Review of Beneath California Album by Retox

Fronted by noise legend Justin Pearson (The Locust, Some Girls, Head Wound City, Swing Kids, All Leather), Retox were always bound to be aggression gold and they've proven to be just that on 2011 debut 'Ugly Animals' and 2013's 'YPLL'. These records are moody but feisty and, most of all, exhilarating with Michael Crain's haywire guitar style and Pearson's venomous vocals, not to mention desolate lyrics pointing out all of society's ills. 'YPLL' was a step up from 'Ugly Animals' with more hooks, but equal harshness and they've taken it up another notch with newest full length 'Beneath California'.

Retox Beneath California Album

Starting off with 'Die In Your Own Cathedral', this is probably Retox's most battering song yet, clocking in at 52 seconds and being filled with drums that evoke a cartoon image of being repeatedly slapped at an impossible speed. However, the tingly guitar noodling and more robust, but short, riffs make for a memorable beating. 'We Know Who's The P***k' isn't quite as punishing, but no less thrilling with lots of high pitched fretwork counteracted by slick, tougher and more driving riffs in between.   

'Let's Not Keep In Touch' is possibly the band's most memorable song to date. The relationship between the guitar and the bass is like opposites attracting. The brute force of the bass is low and filthy, while the guitar churns out sharp screeches. When both instruments stomp out in unison, it's very hard hitting, but it's really the sinister, dominant attitude of the song that makes it a winner. When the main riff comes around for the last time, it's fully cemented into your brain and will get you moving even on the first listen. Pearsons' vocals on this track are robotic, snappy and filled with punk rock vinegar as he spits lines that express his morbid view on the world such as, 'Depression gets distracted by the fattest cells that need to eat' and, 'It's time to scrape by and watch boring crap on repeat'.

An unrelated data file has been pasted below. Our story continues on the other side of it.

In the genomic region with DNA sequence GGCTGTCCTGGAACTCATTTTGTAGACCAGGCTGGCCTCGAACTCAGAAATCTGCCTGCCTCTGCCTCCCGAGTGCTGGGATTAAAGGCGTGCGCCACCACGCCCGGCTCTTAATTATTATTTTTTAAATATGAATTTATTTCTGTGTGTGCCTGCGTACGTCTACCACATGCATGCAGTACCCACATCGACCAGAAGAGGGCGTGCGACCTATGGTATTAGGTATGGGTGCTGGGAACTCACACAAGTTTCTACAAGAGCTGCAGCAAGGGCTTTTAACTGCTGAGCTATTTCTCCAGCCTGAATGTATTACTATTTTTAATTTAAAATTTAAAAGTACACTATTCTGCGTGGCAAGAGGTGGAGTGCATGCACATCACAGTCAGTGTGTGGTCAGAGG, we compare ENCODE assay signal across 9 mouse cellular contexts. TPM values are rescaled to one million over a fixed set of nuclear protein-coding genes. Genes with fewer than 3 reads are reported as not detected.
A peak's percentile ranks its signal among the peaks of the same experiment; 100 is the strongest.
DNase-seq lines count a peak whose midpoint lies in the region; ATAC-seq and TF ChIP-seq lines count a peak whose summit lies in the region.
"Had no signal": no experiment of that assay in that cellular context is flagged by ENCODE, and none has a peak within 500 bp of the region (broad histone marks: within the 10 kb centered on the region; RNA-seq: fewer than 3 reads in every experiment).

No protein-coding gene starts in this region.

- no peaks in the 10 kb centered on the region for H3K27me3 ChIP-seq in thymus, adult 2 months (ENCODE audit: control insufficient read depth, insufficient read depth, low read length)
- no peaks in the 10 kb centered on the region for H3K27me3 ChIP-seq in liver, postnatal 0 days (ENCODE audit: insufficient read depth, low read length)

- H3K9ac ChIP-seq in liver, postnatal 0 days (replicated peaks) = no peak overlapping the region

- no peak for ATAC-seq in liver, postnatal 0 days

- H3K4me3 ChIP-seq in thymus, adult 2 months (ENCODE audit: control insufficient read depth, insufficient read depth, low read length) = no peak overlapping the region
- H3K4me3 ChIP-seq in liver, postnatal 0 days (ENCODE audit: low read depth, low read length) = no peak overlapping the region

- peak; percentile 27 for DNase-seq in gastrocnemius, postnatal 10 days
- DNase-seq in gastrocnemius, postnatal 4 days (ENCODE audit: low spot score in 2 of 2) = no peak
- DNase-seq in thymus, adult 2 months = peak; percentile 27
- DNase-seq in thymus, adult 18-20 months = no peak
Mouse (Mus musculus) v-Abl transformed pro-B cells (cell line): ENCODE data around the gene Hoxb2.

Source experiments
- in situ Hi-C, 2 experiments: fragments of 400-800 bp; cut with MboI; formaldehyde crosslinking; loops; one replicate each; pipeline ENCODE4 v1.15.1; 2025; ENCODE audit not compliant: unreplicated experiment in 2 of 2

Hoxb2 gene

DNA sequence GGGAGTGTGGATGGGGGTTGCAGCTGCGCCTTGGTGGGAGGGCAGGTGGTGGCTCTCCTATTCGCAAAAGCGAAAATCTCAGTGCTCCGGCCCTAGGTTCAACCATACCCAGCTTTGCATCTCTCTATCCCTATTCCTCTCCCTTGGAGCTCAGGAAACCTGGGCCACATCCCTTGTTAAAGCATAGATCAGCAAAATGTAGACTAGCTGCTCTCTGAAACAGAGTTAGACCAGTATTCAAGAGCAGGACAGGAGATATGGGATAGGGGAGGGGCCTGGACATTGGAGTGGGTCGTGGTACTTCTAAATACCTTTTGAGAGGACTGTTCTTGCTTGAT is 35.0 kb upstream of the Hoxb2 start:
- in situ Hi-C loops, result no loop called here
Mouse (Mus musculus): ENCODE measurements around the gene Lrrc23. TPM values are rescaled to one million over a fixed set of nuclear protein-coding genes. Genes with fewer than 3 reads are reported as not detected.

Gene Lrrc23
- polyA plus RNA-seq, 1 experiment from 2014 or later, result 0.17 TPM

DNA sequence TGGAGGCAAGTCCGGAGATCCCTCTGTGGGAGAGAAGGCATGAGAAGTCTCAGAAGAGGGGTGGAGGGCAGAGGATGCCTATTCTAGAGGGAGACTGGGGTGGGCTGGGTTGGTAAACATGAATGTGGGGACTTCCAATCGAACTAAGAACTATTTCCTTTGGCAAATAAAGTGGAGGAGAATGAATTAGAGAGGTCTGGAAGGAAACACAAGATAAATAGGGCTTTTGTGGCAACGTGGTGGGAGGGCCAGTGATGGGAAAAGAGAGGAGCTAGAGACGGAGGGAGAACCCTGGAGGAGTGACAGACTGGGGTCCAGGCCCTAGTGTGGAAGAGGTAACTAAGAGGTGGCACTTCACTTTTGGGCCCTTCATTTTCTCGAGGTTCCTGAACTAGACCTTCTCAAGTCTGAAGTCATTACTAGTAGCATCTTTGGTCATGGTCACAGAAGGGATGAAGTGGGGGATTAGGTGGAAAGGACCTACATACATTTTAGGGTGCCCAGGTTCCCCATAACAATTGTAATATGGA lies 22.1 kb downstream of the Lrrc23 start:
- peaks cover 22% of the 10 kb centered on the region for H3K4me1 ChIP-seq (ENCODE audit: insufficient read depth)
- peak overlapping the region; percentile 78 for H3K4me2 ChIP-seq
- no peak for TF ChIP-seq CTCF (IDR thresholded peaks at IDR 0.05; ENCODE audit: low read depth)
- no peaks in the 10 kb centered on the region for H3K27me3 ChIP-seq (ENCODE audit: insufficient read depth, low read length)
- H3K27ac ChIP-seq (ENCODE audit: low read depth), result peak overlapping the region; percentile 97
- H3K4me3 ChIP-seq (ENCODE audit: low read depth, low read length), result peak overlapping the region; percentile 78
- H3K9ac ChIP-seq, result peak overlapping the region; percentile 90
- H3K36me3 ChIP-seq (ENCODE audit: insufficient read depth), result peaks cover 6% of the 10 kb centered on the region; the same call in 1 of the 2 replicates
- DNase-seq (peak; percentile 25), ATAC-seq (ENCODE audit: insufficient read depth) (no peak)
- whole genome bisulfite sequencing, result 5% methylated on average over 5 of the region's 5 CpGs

On 'The Inevitable End', Pearson sounds more bitter than ten Jonny Rottens, while the instruments  (mostly) take a break from punching up and instead become suspense filled with distorted tremolo picking and jittery drums. Despite its difference in pace and strength, it flows with the rest of the album still sounding bleak and nasty. 'This Should Hurt A Little Bit' lives up to its title feeling like you're on a twisted, speedy merry-go-round one second with mathy stabs, and then thrown off it in the form of more muscular groove driven riffs. 'Wooden Nickels' is rock 'n' rolling, but still vicious. The instrumentation in this one is bouncy and even danceable. Pearson's vocals are still angry and there's still an overall ugly vibe, but at the same time you can picture people dancing to it on a 50s dance floor.

The album's closer 'Strong Wrong Opinion' is limp with a bassline that plods moodily with significant space between notes in a good post-punk fashion, while a 4/4 timed riff is palm muted away to inject some flow in the song. It's Retox once again treading new ground, but still with their trademark harsh vocals and overall tone. Many aggressive bands have tried and failed to end albums on a less brutal track, and failed because it breaks momentum. However, this succeeds because it just puts one element, the gloominess, at the forefront for a change, as opposed to hostility being the dominant force.

For a band who'd already sounded so fresh in aggressive music circles, Retox have outdone themselves. It's incredible how they can take all these elements that have always existed and have always gone hand in hand, such as anger and loudness, then make them sound so distinctive to the band. This is Retox displaying their unique sound at its best; the sound of a band shaking things up.


Max Cussons

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